Modelling a yacht race

English schoolchildren these days are assessed in examinations at the ages of 15-16 and 17-18, now known as GCSEs (General Certificate of Secondary Education) and "A"-levels.  In my youth I was examined by "O"-levels and "A"-levels (Ordinary and Advanced).  I remember very few aspects of these examinations  One exception is a question in mathematics, as it was thought-provoking.  "Assuming that a yacht's sail deflects the incoming wind as in a mirror, explain why the angle of the sail affects the speed of the yacht"  Quite obviously it was a matter of vectors of force from the wind against the sail and the resistance of the water on the hull.  But this question was different from the usual questions in books, where the forces were acting on idealised objects ("a pendulum on a rod of negligible mass ... ", "a perfectly smooth bead is on a wire ... ")

I hope that the examiner realised that this question would make the examinees pause and think, and allowed extra marks for the time that this might take; and I wonder if other students can remember the question so many years later.  (I have two other memories of that year's examinations - one that I realised ten minutes after a mathematics paper that I had subtracted 530 from 600 and got the answer 50;  the other that in a physics practical involving the cooling of water, I had poured my water away before measuring the volume - so I quickly measured the warm portion of the container, refilled it to the same depth with cold water and measured that, thus getting an answer which was "near enough".)

In the May issue of the Journal of the Operational Research Society, Robert Dalang, Frederic Dumas, Sylvain Sardy, Stephan Morgenthaler and Juan Vila describe how they modelled the forces acting on a racing yacht to determine the optimum course for that boat in the America's Cup races in 2007.  It was rather more sophisticated than my few lines on the "O"-level script in the 1960s.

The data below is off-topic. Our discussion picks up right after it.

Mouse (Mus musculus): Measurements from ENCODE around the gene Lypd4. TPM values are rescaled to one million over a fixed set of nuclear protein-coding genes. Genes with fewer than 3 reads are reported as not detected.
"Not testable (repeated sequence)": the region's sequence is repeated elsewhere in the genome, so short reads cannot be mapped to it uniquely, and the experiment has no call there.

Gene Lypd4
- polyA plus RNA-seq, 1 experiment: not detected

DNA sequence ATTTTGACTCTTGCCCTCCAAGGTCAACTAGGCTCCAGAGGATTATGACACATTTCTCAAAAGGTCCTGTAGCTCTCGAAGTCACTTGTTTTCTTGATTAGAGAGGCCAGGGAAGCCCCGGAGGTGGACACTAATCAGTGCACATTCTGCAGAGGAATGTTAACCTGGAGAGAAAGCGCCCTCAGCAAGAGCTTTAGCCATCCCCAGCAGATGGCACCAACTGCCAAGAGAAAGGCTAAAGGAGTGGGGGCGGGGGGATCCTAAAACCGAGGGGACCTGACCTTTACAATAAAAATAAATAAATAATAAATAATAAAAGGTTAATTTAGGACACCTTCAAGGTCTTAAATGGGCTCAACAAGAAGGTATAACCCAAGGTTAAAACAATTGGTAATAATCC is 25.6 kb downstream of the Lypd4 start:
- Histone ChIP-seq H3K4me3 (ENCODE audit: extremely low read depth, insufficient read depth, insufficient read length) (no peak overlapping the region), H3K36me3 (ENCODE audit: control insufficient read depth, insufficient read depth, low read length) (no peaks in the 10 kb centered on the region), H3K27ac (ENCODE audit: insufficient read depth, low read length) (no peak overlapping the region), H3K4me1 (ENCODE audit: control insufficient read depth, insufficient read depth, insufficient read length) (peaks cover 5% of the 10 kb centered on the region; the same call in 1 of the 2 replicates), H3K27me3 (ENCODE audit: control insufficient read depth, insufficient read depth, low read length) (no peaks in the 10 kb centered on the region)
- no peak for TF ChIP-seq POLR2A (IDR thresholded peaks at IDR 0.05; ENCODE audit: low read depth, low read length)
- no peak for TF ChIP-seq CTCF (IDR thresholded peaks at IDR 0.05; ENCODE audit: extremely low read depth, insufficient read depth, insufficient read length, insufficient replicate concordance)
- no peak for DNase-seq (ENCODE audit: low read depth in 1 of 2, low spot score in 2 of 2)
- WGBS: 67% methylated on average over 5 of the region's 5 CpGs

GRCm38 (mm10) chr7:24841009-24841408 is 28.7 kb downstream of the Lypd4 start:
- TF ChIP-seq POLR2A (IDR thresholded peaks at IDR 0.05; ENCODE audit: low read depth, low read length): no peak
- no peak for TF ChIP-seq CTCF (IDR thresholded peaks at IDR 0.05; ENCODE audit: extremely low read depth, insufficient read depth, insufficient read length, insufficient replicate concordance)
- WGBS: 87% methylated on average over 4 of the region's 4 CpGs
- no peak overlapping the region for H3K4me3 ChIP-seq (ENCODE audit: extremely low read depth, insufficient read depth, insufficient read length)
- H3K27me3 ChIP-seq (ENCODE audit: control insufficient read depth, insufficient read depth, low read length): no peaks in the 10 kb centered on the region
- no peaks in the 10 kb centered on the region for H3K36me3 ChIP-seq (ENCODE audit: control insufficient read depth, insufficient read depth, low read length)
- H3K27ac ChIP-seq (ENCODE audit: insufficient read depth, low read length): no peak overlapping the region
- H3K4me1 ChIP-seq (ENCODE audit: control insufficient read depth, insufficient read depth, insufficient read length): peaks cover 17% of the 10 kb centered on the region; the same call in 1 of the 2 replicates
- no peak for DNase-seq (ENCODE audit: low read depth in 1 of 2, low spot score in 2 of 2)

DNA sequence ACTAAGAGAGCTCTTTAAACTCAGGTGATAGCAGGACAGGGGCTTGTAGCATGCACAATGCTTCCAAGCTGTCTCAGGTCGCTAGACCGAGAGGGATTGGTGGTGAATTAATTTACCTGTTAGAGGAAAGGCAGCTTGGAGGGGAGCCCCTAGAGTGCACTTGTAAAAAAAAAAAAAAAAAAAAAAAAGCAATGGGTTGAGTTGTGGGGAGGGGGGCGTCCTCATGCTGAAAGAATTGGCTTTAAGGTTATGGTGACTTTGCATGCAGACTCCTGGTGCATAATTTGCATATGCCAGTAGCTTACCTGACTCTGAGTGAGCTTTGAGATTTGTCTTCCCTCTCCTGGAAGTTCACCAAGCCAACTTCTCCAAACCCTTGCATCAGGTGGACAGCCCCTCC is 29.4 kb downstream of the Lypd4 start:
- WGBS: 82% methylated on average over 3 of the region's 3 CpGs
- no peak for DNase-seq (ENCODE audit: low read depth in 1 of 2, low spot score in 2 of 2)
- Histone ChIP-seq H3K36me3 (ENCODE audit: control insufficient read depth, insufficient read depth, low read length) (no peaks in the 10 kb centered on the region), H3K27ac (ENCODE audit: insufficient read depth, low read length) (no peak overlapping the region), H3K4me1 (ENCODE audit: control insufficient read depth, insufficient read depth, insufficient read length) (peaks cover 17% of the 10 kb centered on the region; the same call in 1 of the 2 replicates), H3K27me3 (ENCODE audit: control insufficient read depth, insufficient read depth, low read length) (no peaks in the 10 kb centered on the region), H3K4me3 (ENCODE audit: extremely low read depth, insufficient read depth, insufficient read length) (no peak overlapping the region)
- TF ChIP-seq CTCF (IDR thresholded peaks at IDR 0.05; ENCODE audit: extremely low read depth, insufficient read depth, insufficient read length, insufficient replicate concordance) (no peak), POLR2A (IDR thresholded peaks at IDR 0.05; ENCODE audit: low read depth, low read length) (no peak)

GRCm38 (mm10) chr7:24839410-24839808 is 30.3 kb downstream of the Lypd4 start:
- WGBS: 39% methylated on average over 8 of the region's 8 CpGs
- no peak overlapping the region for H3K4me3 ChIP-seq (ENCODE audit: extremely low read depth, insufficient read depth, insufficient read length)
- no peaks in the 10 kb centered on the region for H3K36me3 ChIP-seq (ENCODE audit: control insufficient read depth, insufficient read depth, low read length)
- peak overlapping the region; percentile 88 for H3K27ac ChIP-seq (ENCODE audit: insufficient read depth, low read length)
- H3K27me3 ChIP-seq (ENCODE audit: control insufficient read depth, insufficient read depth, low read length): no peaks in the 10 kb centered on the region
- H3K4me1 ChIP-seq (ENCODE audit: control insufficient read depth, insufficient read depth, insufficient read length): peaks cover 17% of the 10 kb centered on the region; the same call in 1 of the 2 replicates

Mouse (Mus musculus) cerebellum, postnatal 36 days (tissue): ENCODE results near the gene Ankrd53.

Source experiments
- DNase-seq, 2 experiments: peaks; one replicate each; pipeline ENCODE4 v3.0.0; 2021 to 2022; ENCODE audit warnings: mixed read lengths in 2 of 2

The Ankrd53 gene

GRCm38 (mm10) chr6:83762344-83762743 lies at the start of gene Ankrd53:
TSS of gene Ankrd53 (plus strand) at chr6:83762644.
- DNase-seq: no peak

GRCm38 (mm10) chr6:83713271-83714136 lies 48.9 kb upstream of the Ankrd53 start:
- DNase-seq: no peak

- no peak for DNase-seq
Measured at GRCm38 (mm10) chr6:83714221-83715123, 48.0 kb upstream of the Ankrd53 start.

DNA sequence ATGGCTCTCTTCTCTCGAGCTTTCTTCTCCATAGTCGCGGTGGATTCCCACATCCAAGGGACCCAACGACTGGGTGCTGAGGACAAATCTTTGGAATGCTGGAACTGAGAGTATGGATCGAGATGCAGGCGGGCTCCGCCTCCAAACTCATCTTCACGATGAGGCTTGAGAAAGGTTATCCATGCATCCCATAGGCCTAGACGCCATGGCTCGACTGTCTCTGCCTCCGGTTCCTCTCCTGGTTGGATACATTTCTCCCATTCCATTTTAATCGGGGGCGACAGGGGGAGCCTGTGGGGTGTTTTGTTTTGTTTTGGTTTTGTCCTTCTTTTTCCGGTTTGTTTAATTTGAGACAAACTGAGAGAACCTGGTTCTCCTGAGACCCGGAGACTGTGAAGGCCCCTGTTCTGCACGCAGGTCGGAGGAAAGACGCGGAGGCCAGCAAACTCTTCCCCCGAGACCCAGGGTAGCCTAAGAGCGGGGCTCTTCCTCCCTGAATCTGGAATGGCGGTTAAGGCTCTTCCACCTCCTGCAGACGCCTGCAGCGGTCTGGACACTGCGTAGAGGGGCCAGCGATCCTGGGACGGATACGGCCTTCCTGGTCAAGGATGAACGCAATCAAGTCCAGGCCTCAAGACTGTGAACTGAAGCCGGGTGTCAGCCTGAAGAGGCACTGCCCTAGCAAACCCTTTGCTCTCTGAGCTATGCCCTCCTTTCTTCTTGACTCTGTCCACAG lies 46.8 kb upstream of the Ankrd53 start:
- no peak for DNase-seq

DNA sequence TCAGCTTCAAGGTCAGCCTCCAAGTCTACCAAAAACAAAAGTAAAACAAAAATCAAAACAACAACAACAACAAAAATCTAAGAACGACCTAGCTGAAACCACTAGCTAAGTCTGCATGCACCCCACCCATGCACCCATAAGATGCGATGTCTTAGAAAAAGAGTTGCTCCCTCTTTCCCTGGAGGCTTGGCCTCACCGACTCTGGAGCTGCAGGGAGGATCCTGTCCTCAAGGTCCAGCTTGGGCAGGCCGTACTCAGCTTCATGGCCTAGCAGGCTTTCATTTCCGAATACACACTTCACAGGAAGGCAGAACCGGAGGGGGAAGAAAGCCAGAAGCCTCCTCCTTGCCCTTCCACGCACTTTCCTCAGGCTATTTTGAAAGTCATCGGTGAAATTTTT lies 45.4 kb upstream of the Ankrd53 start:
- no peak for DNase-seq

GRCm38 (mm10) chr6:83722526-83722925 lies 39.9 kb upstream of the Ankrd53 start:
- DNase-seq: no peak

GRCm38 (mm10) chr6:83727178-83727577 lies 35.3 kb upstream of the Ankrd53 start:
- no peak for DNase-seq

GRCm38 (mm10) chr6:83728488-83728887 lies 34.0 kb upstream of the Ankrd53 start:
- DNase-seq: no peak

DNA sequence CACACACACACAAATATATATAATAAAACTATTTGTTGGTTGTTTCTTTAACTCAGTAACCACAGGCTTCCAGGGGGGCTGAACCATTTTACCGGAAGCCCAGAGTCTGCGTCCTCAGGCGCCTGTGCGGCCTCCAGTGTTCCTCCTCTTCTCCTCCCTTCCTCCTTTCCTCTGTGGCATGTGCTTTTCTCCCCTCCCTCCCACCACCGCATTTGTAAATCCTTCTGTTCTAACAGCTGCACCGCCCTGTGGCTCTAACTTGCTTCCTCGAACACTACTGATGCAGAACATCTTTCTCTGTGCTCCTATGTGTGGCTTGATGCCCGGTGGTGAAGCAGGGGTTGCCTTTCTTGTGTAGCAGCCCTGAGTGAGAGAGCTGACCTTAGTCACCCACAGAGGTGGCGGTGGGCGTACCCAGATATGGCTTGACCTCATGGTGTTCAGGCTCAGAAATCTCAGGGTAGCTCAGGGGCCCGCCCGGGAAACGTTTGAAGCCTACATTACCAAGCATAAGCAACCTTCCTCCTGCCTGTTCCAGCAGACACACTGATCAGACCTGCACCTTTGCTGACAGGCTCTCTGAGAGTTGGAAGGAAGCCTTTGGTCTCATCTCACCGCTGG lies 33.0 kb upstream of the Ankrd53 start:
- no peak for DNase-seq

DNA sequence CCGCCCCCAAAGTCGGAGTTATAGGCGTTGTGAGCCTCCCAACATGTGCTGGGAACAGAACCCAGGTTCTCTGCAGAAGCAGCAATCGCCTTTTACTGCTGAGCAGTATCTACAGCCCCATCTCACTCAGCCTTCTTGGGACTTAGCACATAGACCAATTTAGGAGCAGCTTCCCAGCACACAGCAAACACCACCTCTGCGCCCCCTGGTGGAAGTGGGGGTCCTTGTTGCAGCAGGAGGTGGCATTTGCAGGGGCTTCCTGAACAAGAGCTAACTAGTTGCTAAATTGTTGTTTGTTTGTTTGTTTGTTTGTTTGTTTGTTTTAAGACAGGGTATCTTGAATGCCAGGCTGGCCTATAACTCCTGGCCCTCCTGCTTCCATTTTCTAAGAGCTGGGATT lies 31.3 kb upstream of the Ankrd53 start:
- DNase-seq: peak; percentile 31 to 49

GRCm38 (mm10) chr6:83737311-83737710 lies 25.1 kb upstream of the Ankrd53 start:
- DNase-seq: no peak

Stochastic optimization of sailing trajectories in an upwind regatta appears in the Journal of the Operational Research Society(2015) volume 66, pp 807–820,doi:10.1057/jors.2014.40 (abstract: In a sailboat race, the navigator’s attempts to plot the fastest possible course are hindered by shifty winds. We present mathematical models appropriate for this situation, which use statistical analysis of wind fluctuations and are amenable to stochastic optimization methods. We describe the decision tool that was developed and used in the 2007 America’s Cup race and its impact on the races.)

As the abstract points out, the winds are not constant in direction or strength.  Therefore, the model needs analysis of the past variation as well.  One simplification (realistic) was to model the first upwind leg of the race, as the yacht that leads at the first turn is likely to stay in the lead.  In the paper there are diagrams "Boat polars" which would have been useful in the "O"-level; they show the velocity of a selected boat in a wind of given speed and with the course set at a given bearing.  These lead to the optimal bearing for the wind speed.  The paper discusses tacking (changing the direction of the boat when going upwind) and the choice of whether to start on a left-hand tack or right-hand tack.  And then this feeds into an optimisation model which uses a discrete space for the progress of the yacht.  

Boat polars for a given speed of wind showing (on the right) the optimal course to maximise speed against the wind (from the cited paper)

All well-worth reading.  Towards the end of the paper there is a wistful comment:
Given that the Swiss team implemented our strategy software into their onboard computer system, trained to use it, and finally actually won the 2007 America’s Cup race, we can consider that stochastic optimization techniques were useful to the team. However, since a typical team’s budget is on the order of 100 million dollars, it is clear that a team of a few mathematicians only makes a small contribution to the overall effort.

With hindsight, how much should the mathematicians (O.R. scientists) have charged for their services?


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